Wednesday, September 21, 2011
‘Actual Notice’ Insufficient to Confer Personal Jurisdiction—C.A.
By KENNETH OFGANG, Staff Writer
A trial court’s finding that it had jurisdiction over a defendant who had actual notice of the complaint, even though the process server’s declaration of personal service was clearly false, was error, the Sixth District Court of Appeal ruled yesterday.
The court overturned a default judgment for more than $60,000 against Robert V. Zara of San Jose and ordered that service of process on Zara be quashed.
American Express Centurion Bank sued Zara, and a registered process server filed a proof of service stating that he was served on Jan. 30 of last year “by personal service” and “as an individual defendant” at his residence address. It described the person served as “Asian, Male, 65 Years Old, Black Hair, Brown Eyes, 5 Feet 6 Inches, 160 Pounds.”
Motion to Quash
Zara filed a motion to quash, with a declaration stating that he found the summons and complaint on his door step on the night of Jan. 31. He asserted that he was “not Asian” and did not have black hair, that he lived alone, and that no one fitting the description given in the proof of service could have been at his residence to accept the summons.
The plaintiff argued that the service statute had to be “liberally construed” in favor of upholding service, especially because the defendant had actual notice of the proceedings. Zara responded that “liberally construed can only go so far before it becomes—well, it at least must have an attempt to identify the person and an attempt to physically hand the summons to someone.”
The plaintiff’s interpretation, he argued, “would invite servers to fraudulently submit to the court proof of summons which is possibly what happened in my case.”
Santa Clara Superior Court Judge Kevin J. Murphy denied the motion, holding that because Zara received a copy of the summons and complaint, as he acknowledged, he had actual notice and was subject to the court’s jurisdiction. The judge denied the motion to quash, and gave the defendant 10 days to answer.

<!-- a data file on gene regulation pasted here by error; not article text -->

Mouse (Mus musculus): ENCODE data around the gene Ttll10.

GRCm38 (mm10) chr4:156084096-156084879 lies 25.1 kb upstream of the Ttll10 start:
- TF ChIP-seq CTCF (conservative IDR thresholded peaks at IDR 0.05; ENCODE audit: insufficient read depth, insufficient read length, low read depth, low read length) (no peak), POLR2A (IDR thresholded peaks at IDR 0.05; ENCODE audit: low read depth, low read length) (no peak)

Zara did not file an answer, and a default judgment was entered.
But Justice Eugene Premo, writing for the Court of Appeal, said the judgment had to be reversed because service was invalid.
Evidence Code Sec. 647, the justice acknowledged, creates a presumption of service when a registered process server submits a declaration stating that service was made in the manner required by applicable statutes. But Zara, Premo said, rebutted the presumption by showing that the proof of service was “untruthful” in stating that the defendant was personally served.
“In the absence of evidence from the process server, the uncontradicted evidence is that the process server did not personally serve defendant,” Premo said.
Rejecting the plaintiff’s argument that any defect in service was cured by giving actual notice, the justice cited Carol Gilbert, Inc. v. Haller (2009) 179 Cal.App.4th 852, in which the court held that service was void where the summons omitted the required notice that the defendant, who was not named in the original complaint, was being served as a Doe.
The court in that case questioned whether actual notice could ever substitute for statutory service, in the context of a challenge to a default judgment. But if it can, the court said, it can only be where there is “partial or colorable compliance” with the statute and the service is made in a manner that is “highly likely” to impart actual notice.
In Zara’s case, there was no showing of partial or colorable compliance, Premo said.
“And defendant is not seeking to avoid adjudication of the merits of the plaintiff’s claim,” the jurist wrote. “He is seeking to avoid a default judgment. Under the circumstances, the undisputed actual notice to defendant cannot suffice to uphold the jurisdiction of the court.”
The case is American Express Centurion Bank v. Zara, H036216.
Copyright 2011, Metropolitan News Company